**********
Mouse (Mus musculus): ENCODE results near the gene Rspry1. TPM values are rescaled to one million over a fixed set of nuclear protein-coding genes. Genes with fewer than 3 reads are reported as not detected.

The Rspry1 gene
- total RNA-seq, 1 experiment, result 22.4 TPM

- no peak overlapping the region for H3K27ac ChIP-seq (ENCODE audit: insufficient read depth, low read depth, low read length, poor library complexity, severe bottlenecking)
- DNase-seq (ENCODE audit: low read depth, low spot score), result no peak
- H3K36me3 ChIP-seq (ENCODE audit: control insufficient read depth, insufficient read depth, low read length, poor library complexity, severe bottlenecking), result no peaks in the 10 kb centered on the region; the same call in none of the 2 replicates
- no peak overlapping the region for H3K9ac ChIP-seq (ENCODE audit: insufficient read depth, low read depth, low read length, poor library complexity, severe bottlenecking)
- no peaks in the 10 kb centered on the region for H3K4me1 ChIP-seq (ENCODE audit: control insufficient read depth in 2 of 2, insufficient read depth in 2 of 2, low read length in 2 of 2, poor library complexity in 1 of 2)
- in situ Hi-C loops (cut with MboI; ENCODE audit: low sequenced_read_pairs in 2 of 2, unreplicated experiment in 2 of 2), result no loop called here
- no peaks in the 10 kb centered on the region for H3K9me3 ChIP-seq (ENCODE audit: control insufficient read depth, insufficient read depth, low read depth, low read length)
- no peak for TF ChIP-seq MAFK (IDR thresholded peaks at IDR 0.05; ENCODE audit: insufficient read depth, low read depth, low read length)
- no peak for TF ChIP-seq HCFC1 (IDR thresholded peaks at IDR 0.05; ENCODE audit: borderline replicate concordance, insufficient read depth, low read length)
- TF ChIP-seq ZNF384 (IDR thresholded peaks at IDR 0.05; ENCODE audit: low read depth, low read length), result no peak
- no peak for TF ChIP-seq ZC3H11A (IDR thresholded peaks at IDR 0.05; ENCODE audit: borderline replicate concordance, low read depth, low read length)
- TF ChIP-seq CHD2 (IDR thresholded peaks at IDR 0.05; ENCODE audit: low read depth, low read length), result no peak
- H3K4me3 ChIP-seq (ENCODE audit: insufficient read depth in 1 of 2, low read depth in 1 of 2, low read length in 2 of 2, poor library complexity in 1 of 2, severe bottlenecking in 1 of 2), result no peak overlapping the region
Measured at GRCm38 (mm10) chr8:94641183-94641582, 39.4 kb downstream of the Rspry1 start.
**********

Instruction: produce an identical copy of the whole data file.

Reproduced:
Mouse (Mus musculus): ENCODE results near the gene Rspry1. TPM values are rescaled to one million over a fixed set of nuclear protein-coding genes. Genes with fewer than 3 reads are reported as not detected.

The Rspry1 gene
- total RNA-seq, 1 experiment, result 22.4 TPM

- no peak overlapping the region for H3K27ac ChIP-seq (ENCODE audit: insufficient read depth, low read depth, low read length, poor library complexity, severe bottlenecking)
- DNase-seq (ENCODE audit: low read depth, low spot score), result no peak
- H3K36me3 ChIP-seq (ENCODE audit: control insufficient read depth, insufficient read depth, low read length, poor library complexity, severe bottlenecking), result no peaks in the 10 kb centered on the region; the same call in none of the 2 replicates
- no peak overlapping the region for H3K9ac ChIP-seq (ENCODE audit: insufficient read depth, low read depth, low read length, poor library complexity, severe bottlenecking)
- no peaks in the 10 kb centered on the region for H3K4me1 ChIP-seq (ENCODE audit: control insufficient read depth in 2 of 2, insufficient read depth in 2 of 2, low read length in 2 of 2, poor library complexity in 1 of 2)
- in situ Hi-C loops (cut with MboI; ENCODE audit: low sequenced_read_pairs in 2 of 2, unreplicated experiment in 2 of 2), result no loop called here
- no peaks in the 10 kb centered on the region for H3K9me3 ChIP-seq (ENCODE audit: control insufficient read depth, insufficient read depth, low read depth, low read length)
- no peak for TF ChIP-seq MAFK (IDR thresholded peaks at IDR 0.05; ENCODE audit: insufficient read depth, low read depth, low read length)
- no peak for TF ChIP-seq HCFC1 (IDR thresholded peaks at IDR 0.05; ENCODE audit: borderline replicate concordance, insufficient read depth, low read length)
- TF ChIP-seq ZNF384 (IDR thresholded peaks at IDR 0.05; ENCODE audit: low read depth, low read length), result no peak
- no peak for TF ChIP-seq ZC3H11A (IDR thresholded peaks at IDR 0.05; ENCODE audit: borderline replicate concordance, low read depth, low read length)
- TF ChIP-seq CHD2 (IDR thresholded peaks at IDR 0.05; ENCODE audit: low read depth, low read length), result no peak
- H3K4me3 ChIP-seq (ENCODE audit: insufficient read depth in 1 of 2, low read depth in 1 of 2, low read length in 2 of 2, poor library complexity in 1 of 2, severe bottlenecking in 1 of 2), result no peak overlapping the region
Measured at GRCm38 (mm10) chr8:94641183-94641582, 39.4 kb downstream of the Rspry1 start.